Treyarch's studio head, Mark Lamia, recently gave me a sneak peak at the upcoming E3 demo. We'd already learned from the recent Frank Woods trailer that the new game takes place in a future where someone has stolen the keys to the US military's most powerful and destructive hardware. Lamia gave us even more details on the story in the game and even showed a lengthy demo of one of the game's more outrageous levels.
The story in the game is actually split in two. One half takes place in the 1980s and features Alex Mason in a number of Cold War operations around the world. Players will also be able to see how the game's main villain, Raul Menendez, rises to power. The future campaign takes place in 2025, where Alex's son Dave must confront Menendez, who has taken command of some of the most dangerous elements of the US military.
The demo level featured Dave Mason as part of a detail protecting the Presidential convoy moving through the streets of Los Angeles. Without giving away too much of the story, things quickly go to hell for Dave and the President as Menendez's UAVs and UGVs begin demolishing the city around them. Drones crash into skyscrapers, while marching robots stomp through the crowded city streets.
There's no doubt that the team at Treyarch is top notch when it comes to highly choreographed set pieces. From the ubiquitous helicopter crashes to the jaw-dropping skyscraper collapse, every moment of this game screams "Look at me!" as loudly as possible. In true Call of Duty fashion, the player's control of the camera is hijacked to better highlight these scripted moments. The biggest concern, especially when combined with the frequent in-game instructions and tag-along sequences, is how often the player will be following the beats in the designers' story rather than finding his or her own path through the game.
Fortunately, Menendez has managed to take control of some very powerful military hardware, so the player is spared the suspense killing overmatch that comes when leading a team of technologically advanced super soldiers against squads of morons armed with AK-47s and RPGs. Sure, the player will still find time to jump in to FA-38s and literally play chicken with UAVs, but the abundance of powerful robots and other military hardware among the opposition seems to give Black Ops 2 more intensity than more recent Call of Duty games.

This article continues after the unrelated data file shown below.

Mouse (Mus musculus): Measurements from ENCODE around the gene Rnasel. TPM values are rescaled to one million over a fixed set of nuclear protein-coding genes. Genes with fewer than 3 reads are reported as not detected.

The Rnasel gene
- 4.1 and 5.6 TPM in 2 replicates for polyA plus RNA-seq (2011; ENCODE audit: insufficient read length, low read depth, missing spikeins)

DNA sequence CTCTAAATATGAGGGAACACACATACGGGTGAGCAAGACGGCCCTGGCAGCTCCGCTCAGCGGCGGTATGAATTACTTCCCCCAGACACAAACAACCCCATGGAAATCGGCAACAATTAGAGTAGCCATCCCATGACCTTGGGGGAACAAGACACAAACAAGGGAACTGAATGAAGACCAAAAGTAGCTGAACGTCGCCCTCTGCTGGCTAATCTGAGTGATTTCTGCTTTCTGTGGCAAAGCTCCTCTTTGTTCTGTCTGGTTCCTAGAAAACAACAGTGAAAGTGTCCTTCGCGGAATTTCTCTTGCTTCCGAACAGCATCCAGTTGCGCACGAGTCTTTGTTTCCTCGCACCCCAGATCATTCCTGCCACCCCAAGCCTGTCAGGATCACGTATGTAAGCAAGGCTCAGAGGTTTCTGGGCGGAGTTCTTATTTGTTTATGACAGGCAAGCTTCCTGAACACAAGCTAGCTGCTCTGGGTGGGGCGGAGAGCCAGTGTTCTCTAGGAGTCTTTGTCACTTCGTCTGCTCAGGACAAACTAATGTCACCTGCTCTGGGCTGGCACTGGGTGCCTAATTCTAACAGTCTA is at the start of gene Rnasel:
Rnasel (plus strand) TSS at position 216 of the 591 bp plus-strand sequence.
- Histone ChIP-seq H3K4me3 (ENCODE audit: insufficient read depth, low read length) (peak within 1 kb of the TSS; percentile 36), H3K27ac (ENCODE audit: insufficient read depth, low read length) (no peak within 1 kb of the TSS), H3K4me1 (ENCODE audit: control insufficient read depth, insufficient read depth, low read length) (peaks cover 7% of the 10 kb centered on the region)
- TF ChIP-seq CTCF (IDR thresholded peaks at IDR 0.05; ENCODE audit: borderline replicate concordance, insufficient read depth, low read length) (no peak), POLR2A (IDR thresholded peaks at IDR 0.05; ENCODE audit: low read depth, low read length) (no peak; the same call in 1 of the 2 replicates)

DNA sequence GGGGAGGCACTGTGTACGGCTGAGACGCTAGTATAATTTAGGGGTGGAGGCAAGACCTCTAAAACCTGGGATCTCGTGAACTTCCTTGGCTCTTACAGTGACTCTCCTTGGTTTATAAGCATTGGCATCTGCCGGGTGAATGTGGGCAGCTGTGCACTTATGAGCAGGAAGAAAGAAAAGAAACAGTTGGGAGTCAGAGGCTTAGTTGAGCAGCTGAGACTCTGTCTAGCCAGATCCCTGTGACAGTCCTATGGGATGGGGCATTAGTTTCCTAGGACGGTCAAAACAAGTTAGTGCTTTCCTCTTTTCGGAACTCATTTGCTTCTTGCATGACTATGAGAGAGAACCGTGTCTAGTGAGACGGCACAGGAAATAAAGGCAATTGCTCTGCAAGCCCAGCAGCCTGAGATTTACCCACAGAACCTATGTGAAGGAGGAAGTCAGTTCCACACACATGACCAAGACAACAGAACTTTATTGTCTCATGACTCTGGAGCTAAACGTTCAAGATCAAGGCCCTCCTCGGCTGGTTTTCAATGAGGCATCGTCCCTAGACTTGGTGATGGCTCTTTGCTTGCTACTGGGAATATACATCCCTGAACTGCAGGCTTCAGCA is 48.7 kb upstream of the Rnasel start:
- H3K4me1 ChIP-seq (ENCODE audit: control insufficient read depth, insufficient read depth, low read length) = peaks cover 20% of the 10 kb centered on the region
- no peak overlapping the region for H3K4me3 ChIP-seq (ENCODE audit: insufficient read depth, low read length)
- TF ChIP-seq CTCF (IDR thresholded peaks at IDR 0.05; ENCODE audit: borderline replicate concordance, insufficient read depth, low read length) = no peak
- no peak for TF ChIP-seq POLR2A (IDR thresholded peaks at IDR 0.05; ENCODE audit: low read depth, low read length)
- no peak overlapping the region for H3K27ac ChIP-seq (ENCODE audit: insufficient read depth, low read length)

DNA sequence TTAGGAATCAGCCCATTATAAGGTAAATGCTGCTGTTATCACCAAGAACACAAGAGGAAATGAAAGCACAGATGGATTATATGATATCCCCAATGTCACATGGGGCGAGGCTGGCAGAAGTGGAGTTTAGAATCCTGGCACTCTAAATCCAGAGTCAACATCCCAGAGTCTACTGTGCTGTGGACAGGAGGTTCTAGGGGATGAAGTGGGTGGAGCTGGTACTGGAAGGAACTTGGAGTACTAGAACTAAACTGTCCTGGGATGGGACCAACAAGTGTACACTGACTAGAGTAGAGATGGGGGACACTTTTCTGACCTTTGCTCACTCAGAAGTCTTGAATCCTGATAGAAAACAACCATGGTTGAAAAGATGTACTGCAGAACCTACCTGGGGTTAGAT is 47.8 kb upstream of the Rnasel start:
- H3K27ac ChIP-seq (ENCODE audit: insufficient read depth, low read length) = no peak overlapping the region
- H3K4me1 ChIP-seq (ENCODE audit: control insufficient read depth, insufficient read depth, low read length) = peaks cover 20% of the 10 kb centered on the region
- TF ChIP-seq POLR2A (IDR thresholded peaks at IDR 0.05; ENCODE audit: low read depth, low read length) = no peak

I'm also intrigued by the new non-linear sandbox missions interspersed in the single player campaign. These Strike Force levels offer branching storylines and should help bring a greater sense of choice and consequence to the single player portion of the game. In choosing one Strike Force level, you're essentially locking out other choices later in the game, which could actually make replaying the single player portion of the game something gamers are actually interested in. What's even more intriguing is that the player isn't required to beat these levels. Get wiped out and the story continues on. I'm still not entirely convinced how much this affects the scripted story of Alex and Dave Mason, but it's definitely got me more interested than I have been in Call of Duty's single player offerings.
Multiplayer is, of course, the series' main appeal to most gamers but the team at Treyarch isn't ready to start sharing too many details. What we do know is that zombies are definitely making a return in much larger environments and that 4v4 co-op is a thing.
We'll have more details on Black Ops 2 at E3 next month.